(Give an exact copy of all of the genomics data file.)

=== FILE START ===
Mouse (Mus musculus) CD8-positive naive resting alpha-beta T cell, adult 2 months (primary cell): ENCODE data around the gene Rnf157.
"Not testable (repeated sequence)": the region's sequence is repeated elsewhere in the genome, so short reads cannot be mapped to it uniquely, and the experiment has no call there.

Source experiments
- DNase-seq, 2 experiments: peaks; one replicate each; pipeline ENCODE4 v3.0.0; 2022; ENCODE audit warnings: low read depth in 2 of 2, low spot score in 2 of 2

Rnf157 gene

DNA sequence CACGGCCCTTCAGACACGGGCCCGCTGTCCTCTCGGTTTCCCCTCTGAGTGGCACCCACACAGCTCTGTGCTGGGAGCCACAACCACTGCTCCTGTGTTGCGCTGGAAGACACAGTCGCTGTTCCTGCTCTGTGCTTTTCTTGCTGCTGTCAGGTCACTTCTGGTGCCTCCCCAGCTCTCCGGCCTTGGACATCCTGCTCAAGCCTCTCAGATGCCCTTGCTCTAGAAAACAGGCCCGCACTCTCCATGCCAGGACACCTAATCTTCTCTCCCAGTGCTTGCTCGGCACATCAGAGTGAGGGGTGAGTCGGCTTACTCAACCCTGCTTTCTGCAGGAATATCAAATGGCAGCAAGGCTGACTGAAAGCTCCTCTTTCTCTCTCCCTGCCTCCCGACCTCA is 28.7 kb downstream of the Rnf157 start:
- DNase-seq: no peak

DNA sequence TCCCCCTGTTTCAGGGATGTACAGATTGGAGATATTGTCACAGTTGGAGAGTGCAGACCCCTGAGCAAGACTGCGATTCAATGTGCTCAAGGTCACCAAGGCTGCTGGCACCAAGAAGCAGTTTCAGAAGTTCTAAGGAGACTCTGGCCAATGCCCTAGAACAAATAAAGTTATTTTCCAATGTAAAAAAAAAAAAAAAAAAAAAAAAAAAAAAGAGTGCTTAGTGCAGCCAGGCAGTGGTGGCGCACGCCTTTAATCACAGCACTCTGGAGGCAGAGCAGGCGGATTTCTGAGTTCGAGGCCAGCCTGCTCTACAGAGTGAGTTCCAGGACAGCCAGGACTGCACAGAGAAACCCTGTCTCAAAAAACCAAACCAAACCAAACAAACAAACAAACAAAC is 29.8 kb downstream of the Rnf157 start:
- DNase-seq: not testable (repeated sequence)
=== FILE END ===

Mouse (Mus musculus) CD8-positive naive resting alpha-beta T cell, adult 2 months (primary cell): ENCODE data around the gene Rnf157.
"Not testable (repeated sequence)": the region's sequence is repeated elsewhere in the genome, so short reads cannot be mapped to it uniquely, and the experiment has no call there.

Source experiments
- DNase-seq, 2 experiments: peaks; one replicate each; pipeline ENCODE4 v3.0.0; 2022; ENCODE audit warnings: low read depth in 2 of 2, low spot score in 2 of 2

Rnf157 gene

DNA sequence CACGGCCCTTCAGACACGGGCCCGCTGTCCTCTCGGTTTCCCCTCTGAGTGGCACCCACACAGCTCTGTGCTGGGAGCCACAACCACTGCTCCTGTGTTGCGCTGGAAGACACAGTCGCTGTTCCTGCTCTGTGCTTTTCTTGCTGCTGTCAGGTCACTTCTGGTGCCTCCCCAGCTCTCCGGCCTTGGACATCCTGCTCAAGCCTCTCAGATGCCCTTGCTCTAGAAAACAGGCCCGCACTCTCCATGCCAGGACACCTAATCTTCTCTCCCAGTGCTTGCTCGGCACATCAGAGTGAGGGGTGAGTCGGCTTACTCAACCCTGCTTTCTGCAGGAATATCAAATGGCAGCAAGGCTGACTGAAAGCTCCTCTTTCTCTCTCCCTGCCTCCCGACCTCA is 28.7 kb downstream of the Rnf157 start:
- DNase-seq: no peak

DNA sequence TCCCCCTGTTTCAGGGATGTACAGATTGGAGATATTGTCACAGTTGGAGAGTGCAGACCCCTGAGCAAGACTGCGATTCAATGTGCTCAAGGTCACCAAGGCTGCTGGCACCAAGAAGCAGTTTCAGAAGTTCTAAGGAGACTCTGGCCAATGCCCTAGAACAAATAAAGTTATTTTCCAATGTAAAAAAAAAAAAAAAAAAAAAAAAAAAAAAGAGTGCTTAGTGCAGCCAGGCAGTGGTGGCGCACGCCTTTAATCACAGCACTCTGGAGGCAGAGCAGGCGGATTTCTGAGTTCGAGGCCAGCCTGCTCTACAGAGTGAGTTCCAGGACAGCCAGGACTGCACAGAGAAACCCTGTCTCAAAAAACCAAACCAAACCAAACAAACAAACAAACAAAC is 29.8 kb downstream of the Rnf157 start:
- DNase-seq: not testable (repeated sequence)